ارتباطات عملیاتی کسب و کار الکترونیکی فعال: نقش روزتانت در یکپارچه سازی زنجیره تامین ارتباطات از راه دور
|کد مقاله||سال انتشار||مقاله انگلیسی||ترجمه فارسی||تعداد کلمات|
|3787||2010||15 صفحه PDF||سفارش دهید||11108 کلمه|
Publisher : Elsevier - Science Direct (الزویر - ساینس دایرکت)
Journal : International Journal of Production Economics, Volume 127, Issue 2, October 2010, Pages 343–357
A major challenge facing contemporary industrial organization lies in effective supply chain integration. Toward this end, developments in e-business technologies and standards have made the creation of operational linkages—the linking of systems, procedures, and routines of buying and selling organizations—increasingly affordable. In this paper, we evaluate the effectiveness of a particular e-business standard, the RosettaNet, in integrating the telecommunications supply chain with an in-depth dyad-level case study. We find that the RosettaNet standard alone is insufficient for creating interorganizational system-to-system integrations that benefit both transacting parties. We present two propositions for further research on e-business enabled operational linkages.
A major challenge facing contemporary industrial organization lies in effective supply chain integration—the relational and operational coupling of autonomous businesses to cut costs, increase revenues, and improve asset utilization (Stevens, 1989; Bowersox et al., 1999; Lambert and Cooper, 2000; Lee, 2000; Lee and Whang, 2001; Simchi-Levi et al., 2003; Chen and Paulraj, 2004; Christopher, 2005). At the business process level, the question becomes: How to efficiently and effectively couple systems, procedures, and routines of the buying and selling organizations. That is, how to create operational linkages (Cannon and Perreault, 1999; Schlueter Langdon, 2006), serving the purposes of both organizations with the least possible expenditures. The managerial challenge of creating operational linkages—where needed—is by no means new, but besides gaining urgency under the last decade, enabling technological solutions are now cheaper and more abundant, following the developments of e-business technologies and standards: Most notably the Internet. In this paper, we evaluate the effectiveness of the RosettaNet standard in integrating the telecommunications supply chain. Specifically, we investigate, in an in-depth case study, the efforts of a global manufacturer of infrastructural equipment for mobile telecommunications networks (hereafter MobInfra, a pseudonym), to create system-to-system integration supported processes toward its customers, telecommunications operators. We contribute to supply chain and operations management research on supply chain integration by providing empirical observations on what a contemporary e-business standard such as the RosettaNet can and cannot do in terms of integrating the supply chain at the business process level. This contribution is important, since considerable ambiguities surround related concepts, including the concept of supply chain integration itself, as pointed out by several recent literature surveys (Fabbe-Costes and Jahre, 2007; van der Vaart and van Donk, 2008). We further report the discovery of several enabling mechanisms necessary to create e-business enabled operational linkages in the studied context. In particular, we emphasize the importance of appropriate dyadic standardization of trade item data. The structure of the paper is as follows. We first review prior literature on e-business enabled operational linkages and the RosettaNet standard in interorganizational system-to-system integration (Section 2). Next, we describe our research design (Section 3). This is followed by the exhibit of our empirical results (Section 4). In Section 5, we conclude our study and develop propositions for further research. Evaluation of contribution and notes on further research follow.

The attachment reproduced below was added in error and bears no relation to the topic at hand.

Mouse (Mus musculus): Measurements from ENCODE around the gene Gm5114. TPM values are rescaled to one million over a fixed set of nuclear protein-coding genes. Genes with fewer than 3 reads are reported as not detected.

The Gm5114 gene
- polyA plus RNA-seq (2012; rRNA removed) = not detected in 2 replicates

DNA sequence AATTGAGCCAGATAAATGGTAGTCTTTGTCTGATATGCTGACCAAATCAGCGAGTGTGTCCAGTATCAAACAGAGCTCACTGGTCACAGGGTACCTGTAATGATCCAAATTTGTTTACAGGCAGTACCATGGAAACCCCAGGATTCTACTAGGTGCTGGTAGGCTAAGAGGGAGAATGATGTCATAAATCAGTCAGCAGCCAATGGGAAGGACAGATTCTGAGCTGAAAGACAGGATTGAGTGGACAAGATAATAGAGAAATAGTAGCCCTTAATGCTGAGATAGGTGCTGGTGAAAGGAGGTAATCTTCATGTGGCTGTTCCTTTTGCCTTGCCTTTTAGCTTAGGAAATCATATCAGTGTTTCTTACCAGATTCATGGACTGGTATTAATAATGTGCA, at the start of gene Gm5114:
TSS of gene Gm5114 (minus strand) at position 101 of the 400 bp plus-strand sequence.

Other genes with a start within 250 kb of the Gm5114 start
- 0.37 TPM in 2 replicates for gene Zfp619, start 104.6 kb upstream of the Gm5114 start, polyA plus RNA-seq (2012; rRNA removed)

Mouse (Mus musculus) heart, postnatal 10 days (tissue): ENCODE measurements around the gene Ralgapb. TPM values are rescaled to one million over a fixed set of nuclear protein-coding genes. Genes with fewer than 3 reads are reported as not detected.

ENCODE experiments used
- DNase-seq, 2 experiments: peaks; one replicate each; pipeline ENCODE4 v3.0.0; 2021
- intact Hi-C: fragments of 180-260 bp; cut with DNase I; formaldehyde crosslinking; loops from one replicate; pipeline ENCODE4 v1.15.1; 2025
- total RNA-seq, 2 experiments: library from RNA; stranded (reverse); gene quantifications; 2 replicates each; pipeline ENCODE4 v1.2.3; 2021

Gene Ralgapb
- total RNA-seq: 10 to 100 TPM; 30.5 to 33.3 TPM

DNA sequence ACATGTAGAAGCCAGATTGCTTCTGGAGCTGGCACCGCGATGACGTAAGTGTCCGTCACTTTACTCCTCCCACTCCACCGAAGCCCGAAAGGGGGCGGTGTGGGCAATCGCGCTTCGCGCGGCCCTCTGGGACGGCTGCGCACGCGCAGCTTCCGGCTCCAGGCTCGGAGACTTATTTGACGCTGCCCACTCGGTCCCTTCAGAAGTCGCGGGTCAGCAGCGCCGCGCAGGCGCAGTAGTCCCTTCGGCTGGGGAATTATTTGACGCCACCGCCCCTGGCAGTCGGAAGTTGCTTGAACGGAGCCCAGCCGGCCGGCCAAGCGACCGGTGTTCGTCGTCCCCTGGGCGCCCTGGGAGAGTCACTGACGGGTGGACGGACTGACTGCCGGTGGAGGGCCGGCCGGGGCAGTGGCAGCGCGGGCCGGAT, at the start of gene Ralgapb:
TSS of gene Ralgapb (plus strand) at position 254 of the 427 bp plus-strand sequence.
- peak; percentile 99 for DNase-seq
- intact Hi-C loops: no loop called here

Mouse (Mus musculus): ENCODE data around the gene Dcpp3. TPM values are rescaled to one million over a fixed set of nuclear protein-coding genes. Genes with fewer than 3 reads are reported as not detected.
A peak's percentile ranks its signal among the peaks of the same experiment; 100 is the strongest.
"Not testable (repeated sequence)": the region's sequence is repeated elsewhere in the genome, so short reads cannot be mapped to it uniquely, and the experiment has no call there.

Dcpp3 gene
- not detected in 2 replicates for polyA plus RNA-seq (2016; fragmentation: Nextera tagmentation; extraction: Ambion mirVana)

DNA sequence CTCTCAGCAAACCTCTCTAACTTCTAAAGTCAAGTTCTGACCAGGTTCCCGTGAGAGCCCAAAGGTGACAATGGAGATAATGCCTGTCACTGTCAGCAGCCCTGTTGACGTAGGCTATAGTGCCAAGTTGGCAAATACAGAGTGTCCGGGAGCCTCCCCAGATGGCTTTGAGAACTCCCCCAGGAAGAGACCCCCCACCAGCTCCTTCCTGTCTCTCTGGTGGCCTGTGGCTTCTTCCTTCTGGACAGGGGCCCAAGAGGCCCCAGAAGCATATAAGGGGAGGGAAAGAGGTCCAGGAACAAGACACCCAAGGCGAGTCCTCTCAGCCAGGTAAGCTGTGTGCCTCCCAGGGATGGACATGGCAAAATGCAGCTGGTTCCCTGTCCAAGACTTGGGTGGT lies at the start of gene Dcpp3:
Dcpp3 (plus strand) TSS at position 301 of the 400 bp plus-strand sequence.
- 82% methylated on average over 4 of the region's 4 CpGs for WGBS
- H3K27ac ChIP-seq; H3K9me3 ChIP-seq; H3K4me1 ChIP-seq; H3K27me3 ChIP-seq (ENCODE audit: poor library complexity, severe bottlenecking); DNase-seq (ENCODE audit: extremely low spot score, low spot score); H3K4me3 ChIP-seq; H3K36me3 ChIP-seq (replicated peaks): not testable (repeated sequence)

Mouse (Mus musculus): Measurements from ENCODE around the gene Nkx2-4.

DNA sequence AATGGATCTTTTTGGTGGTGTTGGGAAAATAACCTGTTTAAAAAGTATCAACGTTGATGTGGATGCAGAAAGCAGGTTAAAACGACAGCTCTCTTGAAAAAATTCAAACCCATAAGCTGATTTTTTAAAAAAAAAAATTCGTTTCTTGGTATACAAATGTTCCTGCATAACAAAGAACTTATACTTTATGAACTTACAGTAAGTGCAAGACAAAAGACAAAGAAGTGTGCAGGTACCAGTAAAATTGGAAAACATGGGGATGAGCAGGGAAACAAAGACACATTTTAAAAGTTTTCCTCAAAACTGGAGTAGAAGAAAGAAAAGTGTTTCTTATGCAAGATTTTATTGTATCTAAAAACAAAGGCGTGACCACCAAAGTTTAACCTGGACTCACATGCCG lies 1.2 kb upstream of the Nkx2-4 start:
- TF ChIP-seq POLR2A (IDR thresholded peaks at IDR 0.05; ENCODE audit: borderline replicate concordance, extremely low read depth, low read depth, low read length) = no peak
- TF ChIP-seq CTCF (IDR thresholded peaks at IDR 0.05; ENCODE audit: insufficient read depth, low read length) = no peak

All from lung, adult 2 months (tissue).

نتیجه گیری انگلیسی
Our findings point to the limits of RosettaNet-based integration: The matter manifests itself in a more nuanced format than just putting the standard messages as given by RosettaNet in place. Essentially, we discovered that the RosettaNet standard alone was insufficient for creating system-to-system integrations that benefited both implementing parties at the dyadic level. This finding is important in light of the suggestion that newer e-business standards, such as the RosettaNet, would overcome the challenges of traditional EDI standards (Reimers, 2001; Goldfarb and Prescod, 2004). In particular, by adding to the syntactic (common language) and semantic (meaning) level of traditional EDI standards, the pragmatic level (intention of messaging) (Kubicek, 1992; Bussler, 2003) RosettaNet type of newer e-business standards have been claimed help to create more flexible and economical interorganizational system-to-system integrations (Reimers, 2001; Johnston et al., 2007). In particular we note that: (1) EDI does not have to be over value-added networks (VAN); indeed, Internet-based EDI is a growing area (Huang et al., 2008); (2) RosettaNet still calls for specific messaging infrastructure, i.e. a dedicated server, as is called for in EDI-based transactions, thus making RosettaNet, as the traditional EDI, still more accessible to larger trading entities; and (3) RosettaNet does not remove the need for interorganizational agreements and business process adjustments. To address the observed shortcomings of RosettaNet-based integrations more systematically we next conclude this paper by developing two propositions for further research.